William’s presence in St Andrews had a marked effect on the rental market as wealthy American students arrived in the seaside town, willing to pay over the odds to catch a glimpse of their hero. Prices began to rival those in London and students were known to camp on the pavement outside letting agents in their sleeping bags in order to be first in the queue for a flat.
With their connections, the well-heeled trio managed to secure a maisonette in a traditional Georgian terraced house. The friends moved into the apartment in the heart of St Andrews’ old town before the start of the Martinmas term on 23 September 2002. It was the perfect venue for the four students to relax in after spending the day at lectures. The new flatmates took turns preparing supper, a task that William found difficult, despite having had cookery classes at Eton. ‘I cook quite regularly for them and they cook for me,’ he said, in an interview at the end of the academic year, ‘although we haven’t had a house supper for quite a while because everyone’s been doing exams and working quite hard. I’ve got some very good cooks in my house, but I’m absolutely useless, as my paella experience, which was filmed at Eton a while ago, proved. We tend to have chicken, curries and pasta. But we go out to eat quite a lot – whatever we feel like at the time.’
On the whole, the four students kept a low profile, walking or cycling to lectures, shopping at Safeway and spending the evenings at home, listening to William’s R&B music or Fergus’s jazz thumping from their stereos. The prince rarely ventured out during the week – unless it was to attend lectures or visit the university library – apart from on Wednesday afternoons, when he played sport. Both William, who had been voted the university’s water polo captain, and Fergus trained for two hours on Thursday nights in the pool of St Leonards School.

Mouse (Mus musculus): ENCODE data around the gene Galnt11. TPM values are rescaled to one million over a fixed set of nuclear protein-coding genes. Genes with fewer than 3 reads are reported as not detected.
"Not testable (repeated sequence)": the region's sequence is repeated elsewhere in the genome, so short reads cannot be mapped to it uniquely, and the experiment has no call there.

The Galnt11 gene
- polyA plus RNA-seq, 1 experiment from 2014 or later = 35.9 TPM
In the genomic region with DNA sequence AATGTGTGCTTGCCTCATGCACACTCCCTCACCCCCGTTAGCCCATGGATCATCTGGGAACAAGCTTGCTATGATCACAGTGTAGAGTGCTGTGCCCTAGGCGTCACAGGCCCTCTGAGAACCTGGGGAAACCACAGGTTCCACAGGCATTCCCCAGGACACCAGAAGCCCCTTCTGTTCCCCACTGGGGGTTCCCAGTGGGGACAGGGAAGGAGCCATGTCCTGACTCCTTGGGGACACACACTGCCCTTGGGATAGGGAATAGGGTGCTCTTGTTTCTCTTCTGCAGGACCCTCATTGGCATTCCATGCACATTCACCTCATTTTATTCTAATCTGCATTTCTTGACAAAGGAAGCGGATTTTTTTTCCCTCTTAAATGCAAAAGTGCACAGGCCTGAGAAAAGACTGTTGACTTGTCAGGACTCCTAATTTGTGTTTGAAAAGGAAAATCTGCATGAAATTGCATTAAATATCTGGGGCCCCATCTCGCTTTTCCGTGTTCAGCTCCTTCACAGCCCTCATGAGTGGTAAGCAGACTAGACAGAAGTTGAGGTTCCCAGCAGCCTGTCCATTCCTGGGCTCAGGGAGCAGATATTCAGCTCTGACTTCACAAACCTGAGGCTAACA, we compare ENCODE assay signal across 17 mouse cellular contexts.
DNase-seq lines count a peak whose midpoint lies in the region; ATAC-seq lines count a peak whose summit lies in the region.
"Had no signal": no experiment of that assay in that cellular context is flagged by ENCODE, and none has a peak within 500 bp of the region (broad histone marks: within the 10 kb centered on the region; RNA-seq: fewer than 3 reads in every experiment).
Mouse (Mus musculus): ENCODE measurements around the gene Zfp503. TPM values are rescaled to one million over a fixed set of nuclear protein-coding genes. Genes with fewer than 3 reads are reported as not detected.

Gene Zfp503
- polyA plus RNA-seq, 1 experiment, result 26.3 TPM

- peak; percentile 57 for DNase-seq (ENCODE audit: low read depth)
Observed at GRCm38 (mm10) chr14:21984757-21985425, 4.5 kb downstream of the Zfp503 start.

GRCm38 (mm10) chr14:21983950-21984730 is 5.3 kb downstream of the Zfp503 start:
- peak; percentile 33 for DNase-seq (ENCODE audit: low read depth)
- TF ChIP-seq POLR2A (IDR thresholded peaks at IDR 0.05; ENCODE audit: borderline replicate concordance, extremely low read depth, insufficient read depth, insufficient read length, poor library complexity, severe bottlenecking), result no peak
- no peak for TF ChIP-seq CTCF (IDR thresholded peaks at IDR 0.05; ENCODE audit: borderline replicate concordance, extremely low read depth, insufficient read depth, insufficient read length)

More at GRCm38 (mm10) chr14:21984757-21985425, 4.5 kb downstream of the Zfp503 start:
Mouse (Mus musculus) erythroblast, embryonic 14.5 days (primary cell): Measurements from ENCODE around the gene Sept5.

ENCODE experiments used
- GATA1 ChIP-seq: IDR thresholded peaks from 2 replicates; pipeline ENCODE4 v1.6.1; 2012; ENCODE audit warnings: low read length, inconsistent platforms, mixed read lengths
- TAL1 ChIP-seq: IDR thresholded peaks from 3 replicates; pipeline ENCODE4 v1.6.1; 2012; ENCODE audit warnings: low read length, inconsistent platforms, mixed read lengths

Speaking about living in a communal house, he said: ‘I do a lot of shopping – I enjoy the shopping, actually. I get very carried away, you know, just food shopping. I buy lots of things and then go back to the house and see the fridge is full of all the stuff I’ve just bought . . .We all get on very well and started off having rotas, but, of course, it just broke down into complete chaos. Everyone helps out when they can. I try to help out when I can and they do the same for me, but usually you just fend for yourself.’
The only signs of the town’s most famous resident and his flatmates were the round-the-clock presence of a blacked-out people carrier outside the property, police patrols up and down the street and increased security cameras overlooking the flat, leading locals to describe it as the second most protected street after Downing Street. Security officers would follow William to university, waiting for him in the kebab shop down the road from the lecture hall.